|Home -> A. Carlisle & Co. -> History of the Donner Party -> Chapter 11|
Hardships of Reed and Herron
Generosity of Captain Sutter
Attempts to Cross the Mountains with Provisions
Compelled to Turn Back
Hostilities with Mexico
Memorial to Gov. Stockton
Yerba Buena's Generosity
Pitiful Scenes at Donner Lake
Dying rather than Eat Human Flesh
A Mother's Prayer
Tears of Joy
Eating the Shoestrings.
James F. Reed encountered the most disheartening trials after leaving the Donner Party. He and Walter Herron were reduced to the utmost verge of starvation while on the Sierra Nevada. At one time they discovered five beans in the road, one after the other, and at another time they ate of the rancid tallow which was found in a tar bucket under an old wagon.
Mr. Reed has told the rest in an article contributed by him to the Rural Press. It explains so well the difficulties of getting relief to the emigrants, that it is copied:
"When I arrived at Captain Sutter's, making known my situation to him, asking if he would furnish me horses and saddles to bring the women and children out of the mountains (I expected to meet them at the head of Bear Valley by the time I could return there), he at once complied with the request, also saying that he would do everything possible for me and the company. On the evening of my arrival at the Captain's, I found Messrs. Bryant, Lippencott, Grayson, and Jacobs, some of the early voyagers in the Russel Company, they having left that company at Fort Laramie, most of them coming on horseback.
"During the evening a meeting was held, in which I participated, adopting a memorial to the commander of Sutter's Fort, to raise one or more companies of volunteers, to proceed to Los Angeles, we being at war with Mexico at this time. The companies were to be officered by the petitioners. Being requested to take command of one of the companies, I declined, stating that it would be necessary for the captain to stay with the company; also that I had to return to the mountains for the emigrants, but that I would take a lieutenancy. This was agreed to, and I was on my return to the emigrants to enlist all the men I could between there and Bear Valley. On my way up I enlisted twelve or thirteen.
"The second night after my arrival at Captain Sutter's, we had a light rain; next morning we could see snow on the mountains. The Captain stated that it was low down and heavy for the first fall of the season. The next day I started on my return with what horses and saddles Captain Sutter had to spare. He furnished us all the flour needed, and a hind quarter of beef, giving us an order for more horses and saddles at Mr. Cordway's, near where Marysville is located. In the mean time, Mr. McCutchen joined us, he being prevented from returning with Mr. Stanton on account of sickness. After leaving Mr. Johnson's ranch we had thirty horses, one mule, and two Indians to help drive.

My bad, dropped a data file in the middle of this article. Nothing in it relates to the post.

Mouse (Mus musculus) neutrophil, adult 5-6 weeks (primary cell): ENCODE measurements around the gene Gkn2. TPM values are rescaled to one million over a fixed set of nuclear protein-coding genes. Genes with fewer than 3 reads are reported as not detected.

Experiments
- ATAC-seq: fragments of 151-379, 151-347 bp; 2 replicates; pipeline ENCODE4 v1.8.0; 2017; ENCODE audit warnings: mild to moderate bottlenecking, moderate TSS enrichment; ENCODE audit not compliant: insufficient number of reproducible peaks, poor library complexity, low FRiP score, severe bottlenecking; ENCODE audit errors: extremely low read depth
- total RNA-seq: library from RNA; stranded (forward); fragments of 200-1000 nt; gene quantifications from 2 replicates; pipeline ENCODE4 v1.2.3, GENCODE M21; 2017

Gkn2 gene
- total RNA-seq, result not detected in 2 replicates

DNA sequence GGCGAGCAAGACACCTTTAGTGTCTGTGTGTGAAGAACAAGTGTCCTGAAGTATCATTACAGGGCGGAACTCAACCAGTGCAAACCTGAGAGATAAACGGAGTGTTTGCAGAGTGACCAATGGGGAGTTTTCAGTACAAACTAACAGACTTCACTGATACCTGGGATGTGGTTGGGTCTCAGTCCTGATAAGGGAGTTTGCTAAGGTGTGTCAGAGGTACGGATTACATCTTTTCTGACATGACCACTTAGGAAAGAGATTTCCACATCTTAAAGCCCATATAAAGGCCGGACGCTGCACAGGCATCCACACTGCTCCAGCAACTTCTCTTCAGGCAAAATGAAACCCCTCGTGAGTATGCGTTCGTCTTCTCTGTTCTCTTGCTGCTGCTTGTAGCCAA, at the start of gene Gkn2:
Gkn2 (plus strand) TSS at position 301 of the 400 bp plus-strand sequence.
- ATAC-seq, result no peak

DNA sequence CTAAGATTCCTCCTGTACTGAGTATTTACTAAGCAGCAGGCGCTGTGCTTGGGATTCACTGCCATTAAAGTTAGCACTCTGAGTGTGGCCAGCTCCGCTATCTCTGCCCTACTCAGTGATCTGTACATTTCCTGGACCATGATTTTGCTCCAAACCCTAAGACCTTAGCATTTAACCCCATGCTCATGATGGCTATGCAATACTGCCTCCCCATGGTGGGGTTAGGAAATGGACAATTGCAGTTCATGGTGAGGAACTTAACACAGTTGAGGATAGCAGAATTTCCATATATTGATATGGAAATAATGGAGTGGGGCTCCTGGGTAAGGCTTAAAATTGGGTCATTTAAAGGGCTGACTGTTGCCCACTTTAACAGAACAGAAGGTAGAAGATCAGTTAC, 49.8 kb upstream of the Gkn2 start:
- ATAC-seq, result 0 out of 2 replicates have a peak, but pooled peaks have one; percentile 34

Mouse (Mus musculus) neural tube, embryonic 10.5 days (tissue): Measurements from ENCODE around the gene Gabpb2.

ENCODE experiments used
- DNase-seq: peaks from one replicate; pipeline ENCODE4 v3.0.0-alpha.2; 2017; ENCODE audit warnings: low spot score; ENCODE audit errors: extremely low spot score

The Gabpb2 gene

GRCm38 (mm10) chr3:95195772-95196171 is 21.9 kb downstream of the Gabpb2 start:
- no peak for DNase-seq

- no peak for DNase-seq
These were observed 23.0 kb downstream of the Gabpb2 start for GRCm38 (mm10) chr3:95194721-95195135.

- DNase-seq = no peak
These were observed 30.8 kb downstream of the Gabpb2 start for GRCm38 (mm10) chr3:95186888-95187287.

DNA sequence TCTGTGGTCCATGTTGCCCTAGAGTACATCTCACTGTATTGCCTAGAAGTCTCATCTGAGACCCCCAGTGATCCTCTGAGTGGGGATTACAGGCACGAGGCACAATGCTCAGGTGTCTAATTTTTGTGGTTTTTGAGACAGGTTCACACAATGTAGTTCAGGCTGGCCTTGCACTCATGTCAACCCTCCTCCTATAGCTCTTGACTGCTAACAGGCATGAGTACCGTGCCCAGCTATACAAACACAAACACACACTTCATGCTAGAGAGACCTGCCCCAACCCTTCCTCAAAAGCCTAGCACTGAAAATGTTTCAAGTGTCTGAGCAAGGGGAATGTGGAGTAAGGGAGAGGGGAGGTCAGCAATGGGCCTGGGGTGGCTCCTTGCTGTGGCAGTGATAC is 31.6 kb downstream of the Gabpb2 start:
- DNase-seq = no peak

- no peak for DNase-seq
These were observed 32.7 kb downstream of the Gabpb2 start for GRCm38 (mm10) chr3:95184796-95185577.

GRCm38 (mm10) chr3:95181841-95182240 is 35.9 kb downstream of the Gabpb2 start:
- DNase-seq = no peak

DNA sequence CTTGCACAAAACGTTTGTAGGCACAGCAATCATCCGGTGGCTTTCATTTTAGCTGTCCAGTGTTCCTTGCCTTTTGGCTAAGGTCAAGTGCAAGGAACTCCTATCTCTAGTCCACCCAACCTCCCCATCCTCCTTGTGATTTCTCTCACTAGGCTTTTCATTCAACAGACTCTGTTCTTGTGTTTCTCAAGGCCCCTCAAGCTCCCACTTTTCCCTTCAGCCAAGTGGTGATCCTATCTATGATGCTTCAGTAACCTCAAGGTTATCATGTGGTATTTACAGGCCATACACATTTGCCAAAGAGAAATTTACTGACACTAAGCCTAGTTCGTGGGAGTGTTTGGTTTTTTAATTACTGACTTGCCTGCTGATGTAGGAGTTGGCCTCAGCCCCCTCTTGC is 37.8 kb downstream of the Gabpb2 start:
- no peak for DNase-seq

"Nothing happened until the evening before reaching the head of Bear Valley, when there commenced a heavy rain and sleet, continuing all night. We drove on until a late hour before halting. We secured the flour and horses, the rain preventing us from kindling a fire. Next morning, proceeding up the valley to where we were to take the mountain, we found a tent containing a Mr. Curtis and wife. They hailed us as angels sent for their delivery, stating that they would have perished had it not been for our arrival. Mrs. Curtis stated that they had killed their dog, and at the time of our arrival had the last piece in the Dutch oven baking. We told them not to be alarmed about anything to eat, for we had plenty, both of flour and beef, and that they were welcome to all they needed. Our appetites were rather keen, not having eaten anything from the morning previous. Mr. Curtis remarked that in the oven was a piece of the dog and we could have it. Raising the lid of the oven, we found the dog well baked, and having a fine savory smell. I cut out a rib, smelling and tasting, found it to be good, and handed it over to McCutchen, who, after smelling it some time, tasted it and pronounced it very good dog. We partook of Curtis' dog. Mrs. Curtis immediately commenced making bread, and in a short time had supper for all.
"At the lower end of the valley, where we entered, the snow was eighteen inches in depth, and when we arrived at the tent, it was two feet. Curtis stated that his oxen had taken the back track, and that he had followed them by the trail through the snow. In the morning, before leaving, Mrs. Curtis got us to promise to take them into the settlement when on our return with the women and children. Before leaving, we gave them flour and beef sufficient to keep them until our return, expecting to do so in a few days."
"We started, following the trail made by the oxen, and camped a number of miles up the mountain. In the night, hearing some of the horses going down the trail, we went to where the Indians had lain down, and found them gone. McCutchen mounted his horse and rode down to Curtis' camp, and found that the Indians had been there, stopped and warmed themselves, and then started down the valley. He returned to camp about the middle of the night.
"Next morning we started, still on the trail of the oxen, but unfortunately, the trail turned off to the left from our direction. We proceeded on, the snow deepening rapidly, our horses struggling to get through; we pushed them on until they would rear upon their hind feet to breast the snow, and when they would alight they would sink in it until nothing was seen of them but the nose and a portion of the head. Here we found that it was utterly impossible to proceed further with the horses. Leaving them, we proceeded further on foot, thinking that we could get in to the people, but found that impossible, the snow being soft and deep."